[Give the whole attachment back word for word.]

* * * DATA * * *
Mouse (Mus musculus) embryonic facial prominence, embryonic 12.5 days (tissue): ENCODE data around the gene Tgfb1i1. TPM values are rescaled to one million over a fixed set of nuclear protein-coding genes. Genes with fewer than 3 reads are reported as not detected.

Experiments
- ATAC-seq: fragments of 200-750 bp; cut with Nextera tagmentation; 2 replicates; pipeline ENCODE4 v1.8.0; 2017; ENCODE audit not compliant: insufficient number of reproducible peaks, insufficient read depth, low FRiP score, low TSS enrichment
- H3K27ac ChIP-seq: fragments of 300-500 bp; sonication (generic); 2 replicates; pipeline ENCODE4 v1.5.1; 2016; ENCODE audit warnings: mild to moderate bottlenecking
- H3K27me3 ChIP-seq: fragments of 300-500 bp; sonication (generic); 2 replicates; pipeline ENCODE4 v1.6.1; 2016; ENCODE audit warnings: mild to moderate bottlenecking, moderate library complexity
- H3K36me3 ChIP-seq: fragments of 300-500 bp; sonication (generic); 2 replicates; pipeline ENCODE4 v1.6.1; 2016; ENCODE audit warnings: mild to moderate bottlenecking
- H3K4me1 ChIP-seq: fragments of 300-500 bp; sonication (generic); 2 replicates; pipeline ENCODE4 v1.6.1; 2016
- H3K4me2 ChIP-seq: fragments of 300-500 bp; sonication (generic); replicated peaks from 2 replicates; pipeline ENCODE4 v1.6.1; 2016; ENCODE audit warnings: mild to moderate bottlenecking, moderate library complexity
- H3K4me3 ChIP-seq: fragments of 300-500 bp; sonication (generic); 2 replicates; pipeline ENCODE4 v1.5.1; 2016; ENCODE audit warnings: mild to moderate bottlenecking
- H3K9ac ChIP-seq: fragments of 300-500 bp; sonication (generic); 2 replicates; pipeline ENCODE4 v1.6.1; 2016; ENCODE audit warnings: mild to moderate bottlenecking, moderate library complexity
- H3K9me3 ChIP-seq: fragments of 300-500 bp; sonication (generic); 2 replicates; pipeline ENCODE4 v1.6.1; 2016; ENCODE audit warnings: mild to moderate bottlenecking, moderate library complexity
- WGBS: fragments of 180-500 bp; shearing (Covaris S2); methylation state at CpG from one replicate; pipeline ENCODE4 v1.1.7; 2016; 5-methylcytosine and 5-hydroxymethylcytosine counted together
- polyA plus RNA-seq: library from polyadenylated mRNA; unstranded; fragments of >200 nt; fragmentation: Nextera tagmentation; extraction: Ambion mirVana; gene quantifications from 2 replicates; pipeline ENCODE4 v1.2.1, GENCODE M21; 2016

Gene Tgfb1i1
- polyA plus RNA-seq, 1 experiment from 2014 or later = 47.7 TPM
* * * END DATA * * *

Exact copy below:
Mouse (Mus musculus) embryonic facial prominence, embryonic 12.5 days (tissue): ENCODE data around the gene Tgfb1i1. TPM values are rescaled to one million over a fixed set of nuclear protein-coding genes. Genes with fewer than 3 reads are reported as not detected.

Experiments
- ATAC-seq: fragments of 200-750 bp; cut with Nextera tagmentation; 2 replicates; pipeline ENCODE4 v1.8.0; 2017; ENCODE audit not compliant: insufficient number of reproducible peaks, insufficient read depth, low FRiP score, low TSS enrichment
- H3K27ac ChIP-seq: fragments of 300-500 bp; sonication (generic); 2 replicates; pipeline ENCODE4 v1.5.1; 2016; ENCODE audit warnings: mild to moderate bottlenecking
- H3K27me3 ChIP-seq: fragments of 300-500 bp; sonication (generic); 2 replicates; pipeline ENCODE4 v1.6.1; 2016; ENCODE audit warnings: mild to moderate bottlenecking, moderate library complexity
- H3K36me3 ChIP-seq: fragments of 300-500 bp; sonication (generic); 2 replicates; pipeline ENCODE4 v1.6.1; 2016; ENCODE audit warnings: mild to moderate bottlenecking
- H3K4me1 ChIP-seq: fragments of 300-500 bp; sonication (generic); 2 replicates; pipeline ENCODE4 v1.6.1; 2016
- H3K4me2 ChIP-seq: fragments of 300-500 bp; sonication (generic); replicated peaks from 2 replicates; pipeline ENCODE4 v1.6.1; 2016; ENCODE audit warnings: mild to moderate bottlenecking, moderate library complexity
- H3K4me3 ChIP-seq: fragments of 300-500 bp; sonication (generic); 2 replicates; pipeline ENCODE4 v1.5.1; 2016; ENCODE audit warnings: mild to moderate bottlenecking
- H3K9ac ChIP-seq: fragments of 300-500 bp; sonication (generic); 2 replicates; pipeline ENCODE4 v1.6.1; 2016; ENCODE audit warnings: mild to moderate bottlenecking, moderate library complexity
- H3K9me3 ChIP-seq: fragments of 300-500 bp; sonication (generic); 2 replicates; pipeline ENCODE4 v1.6.1; 2016; ENCODE audit warnings: mild to moderate bottlenecking, moderate library complexity
- WGBS: fragments of 180-500 bp; shearing (Covaris S2); methylation state at CpG from one replicate; pipeline ENCODE4 v1.1.7; 2016; 5-methylcytosine and 5-hydroxymethylcytosine counted together
- polyA plus RNA-seq: library from polyadenylated mRNA; unstranded; fragments of >200 nt; fragmentation: Nextera tagmentation; extraction: Ambion mirVana; gene quantifications from 2 replicates; pipeline ENCODE4 v1.2.1, GENCODE M21; 2016

Gene Tgfb1i1
- polyA plus RNA-seq, 1 experiment from 2014 or later = 47.7 TPM